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Pro and Con Arguments about Prayers in Public Schools 
 
by Laura Evans May 20, 2005

The United States has not experienced any where near a collapse in moral values as those described by people who support praying in public schools. Yes, there has been an increase in the percentages of divorce from 1960 to 1990. However, this is probably more of a reflection of the growing economic independence of women than a "moral decline." Actually, the divorce rate was higher in post-World War II 1950, a period of national prosperity, than in 1960. In 1950, the divorce rate per 1000 married women over fifteen was 10.3 versus the 9.2 rate in 1960. Prayer was allowed in public schools both in 1950 and 1960. In addition, the crime rates are vastly overstated. For example, the murder rate and non-negligent manslaughter rate per 100,000 has increased from 4.6 to 5.6 from 1963 to 2002, an increase of slightly over 1.1% per year. Much of this increase, and increases in other crime rates, can be explained by better reporting and record keeping and, as in the case of rape, by changes in social outlook through the years.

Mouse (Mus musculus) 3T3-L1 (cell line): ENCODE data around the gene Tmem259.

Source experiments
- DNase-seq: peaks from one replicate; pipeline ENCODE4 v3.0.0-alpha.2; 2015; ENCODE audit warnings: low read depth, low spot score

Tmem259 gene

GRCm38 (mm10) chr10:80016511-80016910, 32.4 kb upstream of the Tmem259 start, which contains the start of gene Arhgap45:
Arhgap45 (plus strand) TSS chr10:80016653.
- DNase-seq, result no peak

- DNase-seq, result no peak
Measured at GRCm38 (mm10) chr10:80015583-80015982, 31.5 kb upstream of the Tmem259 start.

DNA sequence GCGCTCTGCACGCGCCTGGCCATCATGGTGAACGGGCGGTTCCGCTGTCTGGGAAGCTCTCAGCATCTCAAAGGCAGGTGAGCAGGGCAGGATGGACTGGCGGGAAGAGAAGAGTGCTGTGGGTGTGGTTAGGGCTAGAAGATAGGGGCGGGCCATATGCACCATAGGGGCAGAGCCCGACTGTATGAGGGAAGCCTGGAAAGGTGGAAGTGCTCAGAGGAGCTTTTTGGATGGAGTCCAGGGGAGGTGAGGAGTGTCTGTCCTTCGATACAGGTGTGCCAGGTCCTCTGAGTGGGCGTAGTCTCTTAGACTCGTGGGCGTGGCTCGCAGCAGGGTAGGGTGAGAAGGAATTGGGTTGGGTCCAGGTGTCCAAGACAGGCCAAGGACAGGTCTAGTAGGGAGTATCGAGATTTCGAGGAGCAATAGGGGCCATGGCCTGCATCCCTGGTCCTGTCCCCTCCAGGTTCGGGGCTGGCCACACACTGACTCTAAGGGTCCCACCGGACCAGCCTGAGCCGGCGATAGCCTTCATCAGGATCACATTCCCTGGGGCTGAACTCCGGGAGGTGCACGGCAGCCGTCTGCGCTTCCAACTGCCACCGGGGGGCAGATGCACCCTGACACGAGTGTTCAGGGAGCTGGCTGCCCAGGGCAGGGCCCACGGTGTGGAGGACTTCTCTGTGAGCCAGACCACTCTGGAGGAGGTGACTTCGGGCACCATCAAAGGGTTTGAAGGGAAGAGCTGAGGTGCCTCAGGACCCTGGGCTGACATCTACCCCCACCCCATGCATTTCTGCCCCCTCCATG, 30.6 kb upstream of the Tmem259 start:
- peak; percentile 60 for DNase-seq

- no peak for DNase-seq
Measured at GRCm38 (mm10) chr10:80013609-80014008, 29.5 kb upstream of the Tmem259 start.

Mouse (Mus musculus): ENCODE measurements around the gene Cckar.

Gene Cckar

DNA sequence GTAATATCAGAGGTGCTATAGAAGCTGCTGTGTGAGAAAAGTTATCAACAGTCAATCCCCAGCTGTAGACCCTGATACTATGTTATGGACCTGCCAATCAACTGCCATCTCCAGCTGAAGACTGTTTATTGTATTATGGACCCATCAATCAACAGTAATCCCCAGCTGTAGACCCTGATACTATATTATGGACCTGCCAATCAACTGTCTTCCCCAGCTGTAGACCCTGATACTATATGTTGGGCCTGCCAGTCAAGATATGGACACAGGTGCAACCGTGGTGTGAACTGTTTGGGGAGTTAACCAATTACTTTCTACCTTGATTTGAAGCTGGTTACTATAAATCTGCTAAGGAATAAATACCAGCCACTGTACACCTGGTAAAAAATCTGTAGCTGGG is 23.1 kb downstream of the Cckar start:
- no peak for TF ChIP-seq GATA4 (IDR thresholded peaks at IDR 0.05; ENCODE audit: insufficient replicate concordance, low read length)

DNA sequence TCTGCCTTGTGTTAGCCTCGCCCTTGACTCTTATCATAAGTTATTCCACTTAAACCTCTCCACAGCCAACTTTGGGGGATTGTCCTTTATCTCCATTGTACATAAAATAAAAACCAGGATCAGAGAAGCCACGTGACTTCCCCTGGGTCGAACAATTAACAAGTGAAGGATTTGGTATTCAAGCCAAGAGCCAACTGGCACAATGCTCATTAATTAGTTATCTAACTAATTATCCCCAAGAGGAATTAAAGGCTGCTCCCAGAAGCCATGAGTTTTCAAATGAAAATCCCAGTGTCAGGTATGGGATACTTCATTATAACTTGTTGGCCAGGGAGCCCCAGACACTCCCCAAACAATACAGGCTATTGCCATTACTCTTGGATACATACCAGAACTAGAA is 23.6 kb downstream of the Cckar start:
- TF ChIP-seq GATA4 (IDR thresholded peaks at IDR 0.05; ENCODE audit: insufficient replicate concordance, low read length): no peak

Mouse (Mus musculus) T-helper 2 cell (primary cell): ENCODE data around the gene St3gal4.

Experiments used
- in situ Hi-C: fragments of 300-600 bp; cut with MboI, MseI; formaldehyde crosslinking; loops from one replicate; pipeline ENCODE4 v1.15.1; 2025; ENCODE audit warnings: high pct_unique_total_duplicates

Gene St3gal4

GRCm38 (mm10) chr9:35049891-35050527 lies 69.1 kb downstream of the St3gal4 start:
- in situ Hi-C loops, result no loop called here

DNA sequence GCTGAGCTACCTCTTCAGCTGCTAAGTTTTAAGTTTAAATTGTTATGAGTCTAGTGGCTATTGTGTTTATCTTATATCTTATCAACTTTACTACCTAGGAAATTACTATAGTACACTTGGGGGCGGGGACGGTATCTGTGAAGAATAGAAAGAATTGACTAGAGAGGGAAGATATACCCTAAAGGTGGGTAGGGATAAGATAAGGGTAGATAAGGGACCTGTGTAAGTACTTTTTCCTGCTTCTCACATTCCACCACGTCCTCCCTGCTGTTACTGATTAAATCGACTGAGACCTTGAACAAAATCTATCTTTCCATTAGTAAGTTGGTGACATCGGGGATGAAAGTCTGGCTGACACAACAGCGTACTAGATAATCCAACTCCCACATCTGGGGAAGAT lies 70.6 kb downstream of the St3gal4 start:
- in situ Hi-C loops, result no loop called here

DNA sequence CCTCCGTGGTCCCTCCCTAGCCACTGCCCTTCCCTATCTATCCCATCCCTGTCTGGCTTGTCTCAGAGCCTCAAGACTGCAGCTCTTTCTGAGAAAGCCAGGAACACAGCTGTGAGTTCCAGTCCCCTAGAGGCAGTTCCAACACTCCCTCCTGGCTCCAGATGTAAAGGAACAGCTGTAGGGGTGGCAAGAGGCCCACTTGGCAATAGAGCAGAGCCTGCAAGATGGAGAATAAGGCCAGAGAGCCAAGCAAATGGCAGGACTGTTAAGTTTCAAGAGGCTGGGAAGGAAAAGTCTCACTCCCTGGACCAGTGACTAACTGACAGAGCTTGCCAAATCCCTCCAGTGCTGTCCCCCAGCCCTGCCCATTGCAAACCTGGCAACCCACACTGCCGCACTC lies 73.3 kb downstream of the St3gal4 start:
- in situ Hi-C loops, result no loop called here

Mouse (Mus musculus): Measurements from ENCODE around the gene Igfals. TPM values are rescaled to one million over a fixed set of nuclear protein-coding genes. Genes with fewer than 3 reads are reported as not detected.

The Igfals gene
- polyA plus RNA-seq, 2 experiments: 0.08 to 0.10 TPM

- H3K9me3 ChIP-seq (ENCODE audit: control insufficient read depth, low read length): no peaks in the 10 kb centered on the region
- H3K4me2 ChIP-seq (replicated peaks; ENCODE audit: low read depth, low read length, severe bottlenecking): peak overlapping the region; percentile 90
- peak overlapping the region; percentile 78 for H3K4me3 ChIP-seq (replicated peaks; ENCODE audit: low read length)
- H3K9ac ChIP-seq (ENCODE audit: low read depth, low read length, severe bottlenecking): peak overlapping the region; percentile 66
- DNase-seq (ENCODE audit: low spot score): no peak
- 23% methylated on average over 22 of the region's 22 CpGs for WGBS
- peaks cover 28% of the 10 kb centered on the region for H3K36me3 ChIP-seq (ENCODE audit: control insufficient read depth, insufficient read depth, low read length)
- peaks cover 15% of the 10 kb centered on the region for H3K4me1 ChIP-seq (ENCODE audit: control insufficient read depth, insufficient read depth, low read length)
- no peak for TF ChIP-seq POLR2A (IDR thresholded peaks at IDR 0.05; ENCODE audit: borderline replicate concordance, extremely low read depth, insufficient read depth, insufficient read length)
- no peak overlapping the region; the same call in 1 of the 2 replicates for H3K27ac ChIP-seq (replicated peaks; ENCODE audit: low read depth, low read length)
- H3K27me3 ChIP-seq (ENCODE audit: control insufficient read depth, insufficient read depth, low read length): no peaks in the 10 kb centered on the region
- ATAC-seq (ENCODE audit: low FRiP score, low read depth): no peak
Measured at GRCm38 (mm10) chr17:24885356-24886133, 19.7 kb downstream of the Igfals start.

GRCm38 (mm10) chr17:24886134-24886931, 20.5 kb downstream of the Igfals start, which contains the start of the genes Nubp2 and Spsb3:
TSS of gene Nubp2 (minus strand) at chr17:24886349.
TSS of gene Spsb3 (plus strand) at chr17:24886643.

• The Supreme Court Never Outlawed Prayer in School

    The Supreme Court's decisions from 1962 to this day have never banned students from praying, reading the Old Testament, reading the New Testament, reading the Koran, or any reading information relating to any religion during students' free time. The decisions have not banned classes that study religions, compare religions, or discuss religions in an objective, informative manner. According to the Supreme Courts' decisions, religious upbringing is the responsibility of parents and family, not the schools and the government. 

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